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A People Person In A People Industry


Supplier Hall of Fame inductee Pat Cordle lauds the generosity, passion and engagement of convenience industry leaders

To say that this year's inductee into the supplier wing of the Convenience Store News Industry Hall of Fame was surprised by this honor from his customers and colleagues would be an understatement.

"When I read the letter informing me that I had been chosen to be inducted into the Convenience Store News Hall of Fame, I first thought that I was being invited to attend the event. It's a great event and I was glad to be invited," said Pat Cordle, who began his career at BIC Corp. in 1986 — one year before the Hall of Fame was launched by the industry's leading media brand.

"As I read the letter a little closer, I realized that I was not being invited; I was being inducted in the Hall of Fame! I was a little stunned, shocked and excited all at the same time. This is a great honor. I really never thought that I would be recognized in this way."

It was a reaction that many would say is typical of the modest, always smiling and charismatic leader who has been associated with the convenience store industry for the past quarter-century and a prominent member of the NACS Supplier Board since 2000.

In an interview with CSNews during October's NACS Show in Chicago, Cordle made it clear that he enjoys working in the convenience store industry, which he described as a vibrant, growing industry with a strong future for both retailers and suppliers.

"This is a great industry, made of great leaders," he said. "I see retailers and suppliers consistently raising their standard of operations. The design of stores, their food offerings, how they operate — you see this wave of continuous improvement in the convenience industry. That's exciting."

Family is one characteristic that distinguishes the convenience store industry. "A predominant number of operators in this industry are family companies, or family owned and operated. They've vested their lives in their businesses. They are very serious about their business and focused on improving their business. That family proponent really adds a personal character that is a real strength for their business. They put a personal signature on their business. It's a reflection of who they are as a family."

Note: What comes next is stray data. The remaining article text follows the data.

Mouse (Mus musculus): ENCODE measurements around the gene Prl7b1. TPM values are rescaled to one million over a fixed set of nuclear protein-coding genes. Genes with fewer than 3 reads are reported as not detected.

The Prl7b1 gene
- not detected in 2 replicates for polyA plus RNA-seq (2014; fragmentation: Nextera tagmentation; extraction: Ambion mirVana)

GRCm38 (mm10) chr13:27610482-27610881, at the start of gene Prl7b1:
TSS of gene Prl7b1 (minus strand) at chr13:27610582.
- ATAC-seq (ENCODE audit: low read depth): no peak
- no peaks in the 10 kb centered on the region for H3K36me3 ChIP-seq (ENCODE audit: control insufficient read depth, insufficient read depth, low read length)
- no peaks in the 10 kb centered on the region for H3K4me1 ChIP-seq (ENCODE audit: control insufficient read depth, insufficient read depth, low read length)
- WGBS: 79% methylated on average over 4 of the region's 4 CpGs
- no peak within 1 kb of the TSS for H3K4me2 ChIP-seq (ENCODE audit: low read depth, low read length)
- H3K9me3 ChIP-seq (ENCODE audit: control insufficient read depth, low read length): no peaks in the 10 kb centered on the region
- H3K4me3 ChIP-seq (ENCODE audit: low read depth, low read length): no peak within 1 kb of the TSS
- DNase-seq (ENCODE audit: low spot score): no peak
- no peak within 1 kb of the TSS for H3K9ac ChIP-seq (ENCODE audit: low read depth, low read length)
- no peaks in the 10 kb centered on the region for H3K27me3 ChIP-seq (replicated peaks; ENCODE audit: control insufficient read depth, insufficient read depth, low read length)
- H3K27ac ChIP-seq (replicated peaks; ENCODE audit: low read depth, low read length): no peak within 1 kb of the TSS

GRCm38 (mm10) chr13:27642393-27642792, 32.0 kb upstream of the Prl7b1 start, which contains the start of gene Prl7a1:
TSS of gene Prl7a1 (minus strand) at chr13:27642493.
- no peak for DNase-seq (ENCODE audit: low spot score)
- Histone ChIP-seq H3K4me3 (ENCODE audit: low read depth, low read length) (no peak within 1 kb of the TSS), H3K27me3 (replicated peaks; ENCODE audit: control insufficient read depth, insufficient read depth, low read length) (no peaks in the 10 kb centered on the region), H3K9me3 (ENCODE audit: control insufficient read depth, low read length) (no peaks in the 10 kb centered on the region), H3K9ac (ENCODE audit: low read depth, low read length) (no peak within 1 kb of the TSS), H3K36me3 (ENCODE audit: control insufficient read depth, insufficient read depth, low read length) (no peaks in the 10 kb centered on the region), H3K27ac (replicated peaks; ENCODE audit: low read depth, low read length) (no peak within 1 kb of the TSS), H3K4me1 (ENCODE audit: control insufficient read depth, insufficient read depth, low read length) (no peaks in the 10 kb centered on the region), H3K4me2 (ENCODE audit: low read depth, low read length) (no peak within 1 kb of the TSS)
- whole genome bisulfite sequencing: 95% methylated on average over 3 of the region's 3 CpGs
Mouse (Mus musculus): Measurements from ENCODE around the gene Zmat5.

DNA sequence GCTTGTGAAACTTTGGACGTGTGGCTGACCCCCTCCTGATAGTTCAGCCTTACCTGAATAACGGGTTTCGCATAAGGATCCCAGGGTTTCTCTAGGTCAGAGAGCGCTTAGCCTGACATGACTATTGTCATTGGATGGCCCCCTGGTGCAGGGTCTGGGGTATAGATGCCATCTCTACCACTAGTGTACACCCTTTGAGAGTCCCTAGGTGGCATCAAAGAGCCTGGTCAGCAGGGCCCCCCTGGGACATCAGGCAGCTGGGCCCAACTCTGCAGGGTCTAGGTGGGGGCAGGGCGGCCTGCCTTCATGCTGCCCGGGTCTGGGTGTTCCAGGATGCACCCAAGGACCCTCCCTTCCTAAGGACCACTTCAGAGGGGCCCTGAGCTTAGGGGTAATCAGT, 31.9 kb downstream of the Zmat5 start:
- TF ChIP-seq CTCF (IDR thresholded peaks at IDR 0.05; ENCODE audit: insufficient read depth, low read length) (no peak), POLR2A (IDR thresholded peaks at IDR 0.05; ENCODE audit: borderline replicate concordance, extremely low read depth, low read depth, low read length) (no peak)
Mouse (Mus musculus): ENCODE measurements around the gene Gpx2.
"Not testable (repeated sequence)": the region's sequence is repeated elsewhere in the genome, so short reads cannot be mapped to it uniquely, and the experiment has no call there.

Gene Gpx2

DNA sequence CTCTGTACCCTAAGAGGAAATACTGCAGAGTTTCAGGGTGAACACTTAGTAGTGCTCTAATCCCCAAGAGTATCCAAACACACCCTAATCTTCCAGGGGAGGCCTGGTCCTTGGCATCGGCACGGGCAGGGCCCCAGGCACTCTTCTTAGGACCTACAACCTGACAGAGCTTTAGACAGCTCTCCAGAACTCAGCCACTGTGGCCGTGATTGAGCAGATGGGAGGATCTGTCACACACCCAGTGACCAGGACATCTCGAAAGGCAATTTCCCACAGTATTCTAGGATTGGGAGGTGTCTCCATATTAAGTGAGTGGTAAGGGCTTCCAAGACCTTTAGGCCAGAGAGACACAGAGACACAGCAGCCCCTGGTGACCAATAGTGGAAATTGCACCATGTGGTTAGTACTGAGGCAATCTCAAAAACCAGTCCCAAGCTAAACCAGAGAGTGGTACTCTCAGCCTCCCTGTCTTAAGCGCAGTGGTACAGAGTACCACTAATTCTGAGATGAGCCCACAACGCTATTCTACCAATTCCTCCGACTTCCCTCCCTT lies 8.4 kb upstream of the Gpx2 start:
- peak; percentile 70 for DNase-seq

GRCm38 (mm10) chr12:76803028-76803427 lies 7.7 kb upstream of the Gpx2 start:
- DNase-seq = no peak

These family companies build up what Cordle calls a "great cultural loyalty." He noted, "They're very competitive and always seek new ways to improve their business, but at the same time, they share their ideas with other members of the industry."

Cordle "is just the epitome of a great guy," said 2008 retailer Hall of Fame inductee Bill Douglass, chairman of Douglass Distributing in Sherman, Texas. "He is known for his business commitment, honesty, integrity and enthusiasm. The industry today does not have a finer supplier representative than Pat."

Cordle grew up in Seattle. "When I was very young, I wanted to be a professional basketball player. However, when I reached high school, I realized I didn't have the talent or desire to live out that dream," he told CSNews.

He attended college on a partial athletic scholarship for participating on the cross country and track teams. "I really enjoyed running and the team atmosphere. I thought I might like to coach at the high school or college level," he related.

During his sophomore year, though, Cordle took a class in business administration and was hooked. He found the business world "interesting, challenging and very dynamic." He finished his undergraduate degree in accounting at Western Washington University and later completed his master's degree in business administration at the University of Denver.

After working as an accountant, Cordle decided that he wanted more people interaction, so he pursued a career in sales, which he thought would be interesting and challenging. Following a number of interviews with various companies, he found BIC to be the best fit for him.

"BIC is a company that encourages entrepreneurism and innovation; I enjoy our company's culture," he said. "Over the 25 years I've been with BIC, I have had the opportunity to work in the various industries with which we do business. My responsibilities have always included the convenience store industry, and particularly over the last 18 years, I have focused responsibility on the convenience industry."